Challenging Tiger Creek for Violating the Endangered Species Act
ALDF v National Foundation for Rescued Animals
The Animal Legal Defense Fund sent notice to the National Foundation for Rescued Animals, a purported animal rescue organization doing business as Tiger Creek Animal Sanctuary, as well as Brian Werner Ferris and Emily Owen, for allegedly violating the Endangered Species Act (ESA).
On January 10, 2022, the Animal Legal Defense Fund sent notice to the National Foundation for Rescued Animals, a purported animal rescue organization doing business as Tiger Creek Animal Sanctuary, as well as its Chairman and President Brian Werner Ferris and his daughter, Vice Chair and Executive Director, Emily Owen, for allegedly violating the Endangered Species Act (ESA). Known as Tiger Creek, the facility, the Animal Legal Defense Fund argues, violates the ESA’s “take” and “transfer” provisions by harming, harassing, and killing numerous animals—including nine lions and tigers who have died there since 2018–and by transferring members of endangered and threatened species across state lines without the necessary permits.
Extensive photographic and video evidence, first-hand observations, and government analyses — including an official warning issued by the U.S. Department of Agriculture (USDA) — indicate that animals at Tiger Creek believed to be protected by the ESA are mentally and physically suffering. Instances highlighting Tiger Creek’s lack of adequate care for the animals in its facility are detailed in USDA inspection reports, public records, and first-hand accounts of withheld or delayed care. They include a puma named Coco who was euthanized days after he began dragging his leg around his enclosure and became immobile, a tiger named Amir who stopped eating and was found dead in his cage, a tiger named Greg who was euthanized after developing a distended abdomen and rejecting food, a tiger named Nati who had a cyst the size of a quarter in her abdomen that grew over multiple weeks to the size of a dinner plate before rupturing, and a tiger named Tibor who refused to eat after transferring to Tiger Creek before ultimately passing away after spending hours in the rain and laying on his side in his own urine. Tiger Creek also keeps two ESA-protected ring-tailed lemurs, highly social animals who typically live in groups, isolated in separate enclosures with insufficient opportunities for enrichment and play.
The notice letter also alleges that Tiger Creek has violated the “transfer” provision of the ESA by failing to obtain applicable permits from the Secretary of Interior for its acquisition and transfer of endangered animals. For instance, in the past three years alone, Tiger Creek has acquired at least six protected animals out-of-state and transported them in interstate commerce. Tiger Creek acquired tigers Pomfret, Singer, and Nati in December 2018, and Ava, Elouise, and Rosie in March 2019, each from Doc Antle of Netflix’s Tiger King in Myrtle Beach, South Carolina.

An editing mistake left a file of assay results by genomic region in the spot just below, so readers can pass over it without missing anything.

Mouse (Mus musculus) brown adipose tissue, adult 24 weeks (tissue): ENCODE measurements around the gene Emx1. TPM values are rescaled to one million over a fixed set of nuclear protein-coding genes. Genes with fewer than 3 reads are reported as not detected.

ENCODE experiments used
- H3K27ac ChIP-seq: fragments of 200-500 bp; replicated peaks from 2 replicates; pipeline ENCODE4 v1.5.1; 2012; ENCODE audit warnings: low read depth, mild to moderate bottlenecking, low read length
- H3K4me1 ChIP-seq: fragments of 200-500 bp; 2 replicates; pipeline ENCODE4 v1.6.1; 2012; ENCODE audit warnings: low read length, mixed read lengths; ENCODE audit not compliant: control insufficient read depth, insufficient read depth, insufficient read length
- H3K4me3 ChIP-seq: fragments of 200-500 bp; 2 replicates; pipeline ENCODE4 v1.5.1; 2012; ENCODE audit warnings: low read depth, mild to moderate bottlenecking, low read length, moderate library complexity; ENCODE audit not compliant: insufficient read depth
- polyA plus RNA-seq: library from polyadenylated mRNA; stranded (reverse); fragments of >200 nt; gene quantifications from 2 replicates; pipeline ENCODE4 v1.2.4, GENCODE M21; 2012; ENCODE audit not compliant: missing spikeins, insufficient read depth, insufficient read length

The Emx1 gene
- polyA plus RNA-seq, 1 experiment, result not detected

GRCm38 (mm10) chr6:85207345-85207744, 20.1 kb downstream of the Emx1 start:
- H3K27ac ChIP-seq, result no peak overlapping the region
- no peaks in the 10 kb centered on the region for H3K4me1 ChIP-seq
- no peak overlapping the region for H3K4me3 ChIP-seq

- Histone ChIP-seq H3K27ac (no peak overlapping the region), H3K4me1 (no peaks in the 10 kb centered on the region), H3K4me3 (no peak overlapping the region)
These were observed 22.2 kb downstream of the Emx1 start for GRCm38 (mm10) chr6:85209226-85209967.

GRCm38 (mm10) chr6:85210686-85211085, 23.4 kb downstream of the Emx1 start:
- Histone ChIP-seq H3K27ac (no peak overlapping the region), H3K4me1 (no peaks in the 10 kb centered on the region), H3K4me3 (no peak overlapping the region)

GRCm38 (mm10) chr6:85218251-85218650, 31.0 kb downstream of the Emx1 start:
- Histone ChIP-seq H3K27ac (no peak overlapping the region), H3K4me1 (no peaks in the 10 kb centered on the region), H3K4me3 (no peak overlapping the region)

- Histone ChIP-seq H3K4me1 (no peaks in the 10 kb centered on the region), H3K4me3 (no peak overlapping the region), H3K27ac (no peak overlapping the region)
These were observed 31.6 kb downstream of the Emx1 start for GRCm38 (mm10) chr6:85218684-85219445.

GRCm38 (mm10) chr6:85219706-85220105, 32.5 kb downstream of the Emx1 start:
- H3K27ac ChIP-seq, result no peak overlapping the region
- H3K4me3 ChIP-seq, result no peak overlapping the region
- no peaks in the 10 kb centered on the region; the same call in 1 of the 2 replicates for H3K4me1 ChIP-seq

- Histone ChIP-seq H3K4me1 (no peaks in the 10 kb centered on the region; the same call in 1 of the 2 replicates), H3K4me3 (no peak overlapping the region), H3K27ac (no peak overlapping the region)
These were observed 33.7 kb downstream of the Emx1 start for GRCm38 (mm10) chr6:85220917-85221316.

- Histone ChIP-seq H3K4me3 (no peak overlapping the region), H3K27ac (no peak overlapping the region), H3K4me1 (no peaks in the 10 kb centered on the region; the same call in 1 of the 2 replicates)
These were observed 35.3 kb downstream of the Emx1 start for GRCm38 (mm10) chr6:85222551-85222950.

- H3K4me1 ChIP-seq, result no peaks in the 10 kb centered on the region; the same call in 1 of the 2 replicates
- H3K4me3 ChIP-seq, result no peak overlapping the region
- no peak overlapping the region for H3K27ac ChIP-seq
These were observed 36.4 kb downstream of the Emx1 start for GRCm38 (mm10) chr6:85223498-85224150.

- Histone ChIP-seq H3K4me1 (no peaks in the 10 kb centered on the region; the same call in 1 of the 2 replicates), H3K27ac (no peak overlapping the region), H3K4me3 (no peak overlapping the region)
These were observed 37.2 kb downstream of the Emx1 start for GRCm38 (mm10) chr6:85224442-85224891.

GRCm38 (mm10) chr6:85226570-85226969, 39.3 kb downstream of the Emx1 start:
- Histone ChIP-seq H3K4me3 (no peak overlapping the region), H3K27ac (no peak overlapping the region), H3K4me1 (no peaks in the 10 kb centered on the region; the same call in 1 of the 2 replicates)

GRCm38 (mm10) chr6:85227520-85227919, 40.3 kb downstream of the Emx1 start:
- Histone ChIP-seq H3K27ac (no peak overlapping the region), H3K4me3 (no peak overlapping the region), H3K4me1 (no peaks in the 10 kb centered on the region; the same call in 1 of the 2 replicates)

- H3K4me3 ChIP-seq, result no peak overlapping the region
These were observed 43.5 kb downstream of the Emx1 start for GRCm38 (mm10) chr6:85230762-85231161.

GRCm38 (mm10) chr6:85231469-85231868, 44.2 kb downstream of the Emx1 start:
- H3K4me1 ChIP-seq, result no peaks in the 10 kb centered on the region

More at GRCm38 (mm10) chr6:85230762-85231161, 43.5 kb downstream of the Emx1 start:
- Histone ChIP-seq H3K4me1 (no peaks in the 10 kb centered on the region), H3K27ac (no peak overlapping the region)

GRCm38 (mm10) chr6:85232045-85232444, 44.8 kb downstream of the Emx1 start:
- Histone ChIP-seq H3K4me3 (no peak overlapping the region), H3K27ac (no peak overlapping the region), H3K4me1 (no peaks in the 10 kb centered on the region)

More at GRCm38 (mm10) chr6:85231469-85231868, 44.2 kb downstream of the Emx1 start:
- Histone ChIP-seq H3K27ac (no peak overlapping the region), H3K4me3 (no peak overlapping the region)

The ESA protects any members of species defined as “endangered” or “threatened” from myriad activities that cause them injury, death, or other types of harm. In 2018, the U.S. Court of Appeals for the Eighth Circuit unanimously affirmed the lower court’s decision applying the ESA to protect endangered animals in captivity — setting precedent for future challenges. This precedent setting case was filed by the Animal Legal Defense Fund in 2014 against Cricket Hollow Zoo, a roadside menagerie in Manchester, Iowa, related to inhumane treatment of Siberian tigers and lemurs.
Who is being sued, why, and under what law? National Foundation for Rescued Animals, a purported animal rescue organization doing business as Tiger Creek Animal Sanctuary, as well as its Chairman and President Brian Werner Ferris and his daughter, Vice Chair and Executive Director, Emily Owen, for allegedly violating the Endangered Species Act (ESA).
What court is the lawsuit filed in? N/A
Why this case is important: More tigers live in cages in this country than exist in all the wild. They are just some of the millions of wild animals living in captivity across the United States, including other big cats such as lions and pumas, as well as non-human primates such as ring-tailed lemurs. Many of these exotic and wild animals are forced to live in aquariums, circuses, theme parks and zoos, while others live caged at private homes. But few federal laws protect these animals, who may be forced to perform or who are kept confined in small cages with little to meet their complex social and behavioral needs. The Animal Legal Defense Fund files lawsuits across the United States to protect animals in facilities that do not meet the minimal standards required by the Animal Welfare Act and the Endangered Species Act.
Urge your federal lawmakers to support legislation that would prohibit the private possession of big cats and make it illegal for exhibitors to allow direct contact with cubs.